I would definitely recommend pseudocode. It helps you clarify what you are going to do and identify items you may have forgotten or potential problems. Its far easier/faster to fix your code when it's still in the planning stages rather then waiting until you've already coded a large portion of it.


I'm going to disagree with the previous answers and say no, but with a caveat: you can get rid of psuedocode only if you're feverishly devoted to refactoring your code to deal with issues that crop up. Psuedocode is, at its essence, a way of defining your code before you define your code; it's an unnecessary abstraction in many circumstances, and since your code will never be perfect the first time (and likely, not follow the psuedocode's design to completion), it seems extraneous to me.


If you're writing COBOL or C, pseudocode may be helpful because writing the actual code will take much longer, and if you can verify your algorithm/requirements from the pseudocode, you can save some time.

In more modern languages, pseudocode doesn't make as much sense. What would work better is writing method stubs, and filling out the top level logic, and as much detail as necessary to verify the algorithm and requirements, all of this in actual code. You can then show that code to the Team Lead for approval, and have your real code already started.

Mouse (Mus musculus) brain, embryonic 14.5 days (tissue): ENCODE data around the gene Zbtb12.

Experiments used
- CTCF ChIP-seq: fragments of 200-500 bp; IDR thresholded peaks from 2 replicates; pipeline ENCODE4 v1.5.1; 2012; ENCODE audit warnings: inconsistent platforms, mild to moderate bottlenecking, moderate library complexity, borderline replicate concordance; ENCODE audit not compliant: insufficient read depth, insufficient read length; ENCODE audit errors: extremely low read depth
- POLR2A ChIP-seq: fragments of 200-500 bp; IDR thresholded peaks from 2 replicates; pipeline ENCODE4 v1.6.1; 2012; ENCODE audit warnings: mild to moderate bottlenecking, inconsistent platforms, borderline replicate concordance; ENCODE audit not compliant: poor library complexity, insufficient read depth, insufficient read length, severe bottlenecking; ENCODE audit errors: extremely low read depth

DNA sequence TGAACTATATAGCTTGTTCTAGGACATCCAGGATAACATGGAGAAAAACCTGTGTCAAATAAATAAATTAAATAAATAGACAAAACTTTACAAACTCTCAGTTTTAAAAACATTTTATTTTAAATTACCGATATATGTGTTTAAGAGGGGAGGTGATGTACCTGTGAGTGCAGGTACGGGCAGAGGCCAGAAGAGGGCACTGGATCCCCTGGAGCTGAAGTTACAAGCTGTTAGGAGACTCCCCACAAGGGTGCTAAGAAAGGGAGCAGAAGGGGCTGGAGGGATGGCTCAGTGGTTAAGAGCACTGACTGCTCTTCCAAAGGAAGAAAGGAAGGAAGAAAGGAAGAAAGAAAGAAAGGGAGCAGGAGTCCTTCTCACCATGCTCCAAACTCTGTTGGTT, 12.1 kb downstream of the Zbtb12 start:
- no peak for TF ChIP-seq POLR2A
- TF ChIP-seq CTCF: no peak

The only times I've used pseudocode in the last 10 years are on interview when we're working on a whiteboard and the particular language doesn't matter.

It's certainly helpful for talking through a process/algorithm in loose terms without getting bogged down with syntax. E.g. writing a C++ class which has C# properties, just to illustrate the point.

It has its' place, but should only be used where needed (it's work that you'll throw away) and certainly not part of a formal process, unless you have ISO-type standards that insist on it.


Pseudocode can be useful if you're unfamiliar with the language, or if you need to change mental contexts. On the rare occasion that I write pseudocode, it's on paper. Sometimes just taking your hands off the keyboard and scribbling on paper can help get around a mental block.

But as a formalised part of the development process? No way. It's a sporadically helpful tool for individuals. There are better ways to "know what you're writing before you write it", like:

  1. defining the contract (pre/post/invariant conditions) of the method before you start
  2. TDD
  3. 1 and 2 combined (writing tests to execute the contract)

I'd also suggest that getting any sort of approval before you start writing code is likely to cause much more hassle than it's worth. Design reviews (pre-implementation) can be useful, but they need to be at a higher level than individual algorithms.

  • +1 for saying it's helpful for individuals, not as a process.
    – Michael K
    Nov 24, 2010 at 15:04